So far, I don’t think I’ve said much new, but I guess one of the other facets of this incidents that inspired me to write this post was to look at the political activism of Mr. Hodgkinson.  Here is a person who has been active politically for some time.  He was a local business owner, was constantly engaged in various political causes.  Signing petitions, getting others to sign.  He was wrote opinion pieces to his local paper.  He volunteered for political campaigns.  Despite his anger problems, here is a man who, at least for a solid portion of his life, tried to solve the problems in society through engagement with people and the system on a non-violent platform.  I’ll quote once again from Sam Harris, because I think these words are very poignant here “…all we have is conversation…you have conversation and violence.  That’s how we can influence one another.  When things really matter and words are insufficient, people show up with guns. That’s the way things are.”  The end of Mr. Hodgkinson’s life are indicative of a man who was suffering mentally.  He was living out of a van, he looked like he was homeless.  Had sold most of his things just to move to D.C.  These aren’t the normal decisions someone makes and at the age of 66, it seems likely that there was at least some brain deterioration going on.  But here was a man who believed strongly about the world not being right, and he wanted to make it right.  And for many years he engaged in that activity non-violently.  Maybe he wasn’t the best representative for his cause, but he also wasn’t wrong.  There has been growing income inequality, the government is corrupt and colluding with the top 1%, and poverty increases in this country.  These are good things to get angry about.  Here is a man who tried for much of his life to use words, and I couldn’t help but thinking of the Sam Harris quote.  The causes the shooter was fighting for really matter, for many of us it feels like words ARE insufficient, and here we have someone showing up with a gun.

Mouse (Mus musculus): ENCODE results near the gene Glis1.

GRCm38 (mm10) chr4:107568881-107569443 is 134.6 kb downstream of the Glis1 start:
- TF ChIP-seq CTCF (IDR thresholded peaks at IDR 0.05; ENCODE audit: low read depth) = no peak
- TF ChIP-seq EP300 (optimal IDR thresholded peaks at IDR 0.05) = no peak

I am not trying to make this man seem like some sort of hero, but it made me wonder, given that this was clearly an attack on a political party, what is the difference between a terrorist and a revolutionary?  Numbers and organization?  I think the collective population, regardless of their beliefs, can feel helpless as words seem ineffectual in influencing change.  There are so many people in this world and the weight of it is enormous given the rate we can receive information about all the terrible things happening in it.  It’s more weight than our evolution prepared us for, and as one person it can easily feel like the only way to make an impact in it is to really get noticed.  And violence gets you noticed.  Mr. Hodgkinson has far more people thinking about him then he ever did being involved in politics throughout his life.  So when you have anger issues, problems with gun laws, problems with domestic abuse, a patriarchal society, a corrupt government that doesn’t respond to the people, increasing poverty, how many more people like Mr. Hodgkinson will pop out of the woodwork?  Can we stop them all?  Perhaps this is a commonality among all of these types of shooters.  A desire to be impactful in a world that feels unchangeable or a world that is changing with the feeling that it’s leaving you behind.  Either way, the amount of women doing these things is so negligible that it seems worth asking the question why men seem more susceptible to this type of behavior.